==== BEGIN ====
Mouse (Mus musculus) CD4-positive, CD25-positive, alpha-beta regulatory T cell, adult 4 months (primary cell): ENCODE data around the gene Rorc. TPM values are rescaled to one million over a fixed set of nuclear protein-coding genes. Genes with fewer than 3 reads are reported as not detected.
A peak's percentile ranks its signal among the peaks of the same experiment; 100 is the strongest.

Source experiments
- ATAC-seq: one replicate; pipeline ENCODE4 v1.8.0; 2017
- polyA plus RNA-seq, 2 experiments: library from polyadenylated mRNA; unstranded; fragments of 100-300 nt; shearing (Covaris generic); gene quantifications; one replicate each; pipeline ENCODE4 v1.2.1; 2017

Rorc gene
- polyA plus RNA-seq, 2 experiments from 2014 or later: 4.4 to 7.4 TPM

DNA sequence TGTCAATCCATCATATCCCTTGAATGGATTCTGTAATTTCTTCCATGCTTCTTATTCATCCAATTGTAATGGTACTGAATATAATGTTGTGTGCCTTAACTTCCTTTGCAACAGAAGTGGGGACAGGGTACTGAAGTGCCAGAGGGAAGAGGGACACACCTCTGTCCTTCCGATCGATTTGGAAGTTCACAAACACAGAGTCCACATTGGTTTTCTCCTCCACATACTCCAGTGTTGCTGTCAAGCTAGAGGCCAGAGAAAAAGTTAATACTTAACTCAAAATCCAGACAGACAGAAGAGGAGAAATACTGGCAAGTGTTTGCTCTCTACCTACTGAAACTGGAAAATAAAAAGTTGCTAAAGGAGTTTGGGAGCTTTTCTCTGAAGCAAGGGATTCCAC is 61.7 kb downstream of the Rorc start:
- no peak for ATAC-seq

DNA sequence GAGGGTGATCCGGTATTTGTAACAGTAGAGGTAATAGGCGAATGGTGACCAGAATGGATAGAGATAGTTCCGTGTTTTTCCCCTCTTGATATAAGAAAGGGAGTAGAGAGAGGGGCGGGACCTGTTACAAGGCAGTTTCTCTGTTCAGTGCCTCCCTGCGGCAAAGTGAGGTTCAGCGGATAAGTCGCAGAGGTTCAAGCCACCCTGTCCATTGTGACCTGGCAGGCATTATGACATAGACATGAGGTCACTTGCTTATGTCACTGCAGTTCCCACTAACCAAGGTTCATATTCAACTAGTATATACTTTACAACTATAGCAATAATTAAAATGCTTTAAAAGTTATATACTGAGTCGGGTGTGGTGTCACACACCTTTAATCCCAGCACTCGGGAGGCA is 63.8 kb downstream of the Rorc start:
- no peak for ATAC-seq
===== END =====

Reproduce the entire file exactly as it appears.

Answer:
Mouse (Mus musculus) CD4-positive, CD25-positive, alpha-beta regulatory T cell, adult 4 months (primary cell): ENCODE data around the gene Rorc. TPM values are rescaled to one million over a fixed set of nuclear protein-coding genes. Genes with fewer than 3 reads are reported as not detected.
A peak's percentile ranks its signal among the peaks of the same experiment; 100 is the strongest.

Source experiments
- ATAC-seq: one replicate; pipeline ENCODE4 v1.8.0; 2017
- polyA plus RNA-seq, 2 experiments: library from polyadenylated mRNA; unstranded; fragments of 100-300 nt; shearing (Covaris generic); gene quantifications; one replicate each; pipeline ENCODE4 v1.2.1; 2017

Rorc gene
- polyA plus RNA-seq, 2 experiments from 2014 or later: 4.4 to 7.4 TPM

DNA sequence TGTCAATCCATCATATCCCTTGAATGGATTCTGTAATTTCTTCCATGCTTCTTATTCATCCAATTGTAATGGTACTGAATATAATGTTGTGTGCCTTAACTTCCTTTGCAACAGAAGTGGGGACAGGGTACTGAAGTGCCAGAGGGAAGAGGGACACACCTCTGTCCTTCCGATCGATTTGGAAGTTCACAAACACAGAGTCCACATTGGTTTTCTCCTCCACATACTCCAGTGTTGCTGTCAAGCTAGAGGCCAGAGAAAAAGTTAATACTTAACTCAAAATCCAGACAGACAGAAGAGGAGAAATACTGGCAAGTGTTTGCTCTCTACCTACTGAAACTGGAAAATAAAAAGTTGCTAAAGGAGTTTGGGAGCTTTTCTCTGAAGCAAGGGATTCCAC is 61.7 kb downstream of the Rorc start:
- no peak for ATAC-seq

DNA sequence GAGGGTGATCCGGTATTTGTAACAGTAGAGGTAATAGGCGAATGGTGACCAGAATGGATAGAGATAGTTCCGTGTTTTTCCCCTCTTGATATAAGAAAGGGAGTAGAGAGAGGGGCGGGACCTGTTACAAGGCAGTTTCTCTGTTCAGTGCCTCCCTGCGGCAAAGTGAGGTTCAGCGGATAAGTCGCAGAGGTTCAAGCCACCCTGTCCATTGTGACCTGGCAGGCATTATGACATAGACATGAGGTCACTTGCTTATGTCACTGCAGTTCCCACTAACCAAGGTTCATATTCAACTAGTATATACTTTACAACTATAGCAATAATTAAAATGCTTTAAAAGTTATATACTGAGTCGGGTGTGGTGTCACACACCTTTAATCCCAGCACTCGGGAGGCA is 63.8 kb downstream of the Rorc start:
- no peak for ATAC-seq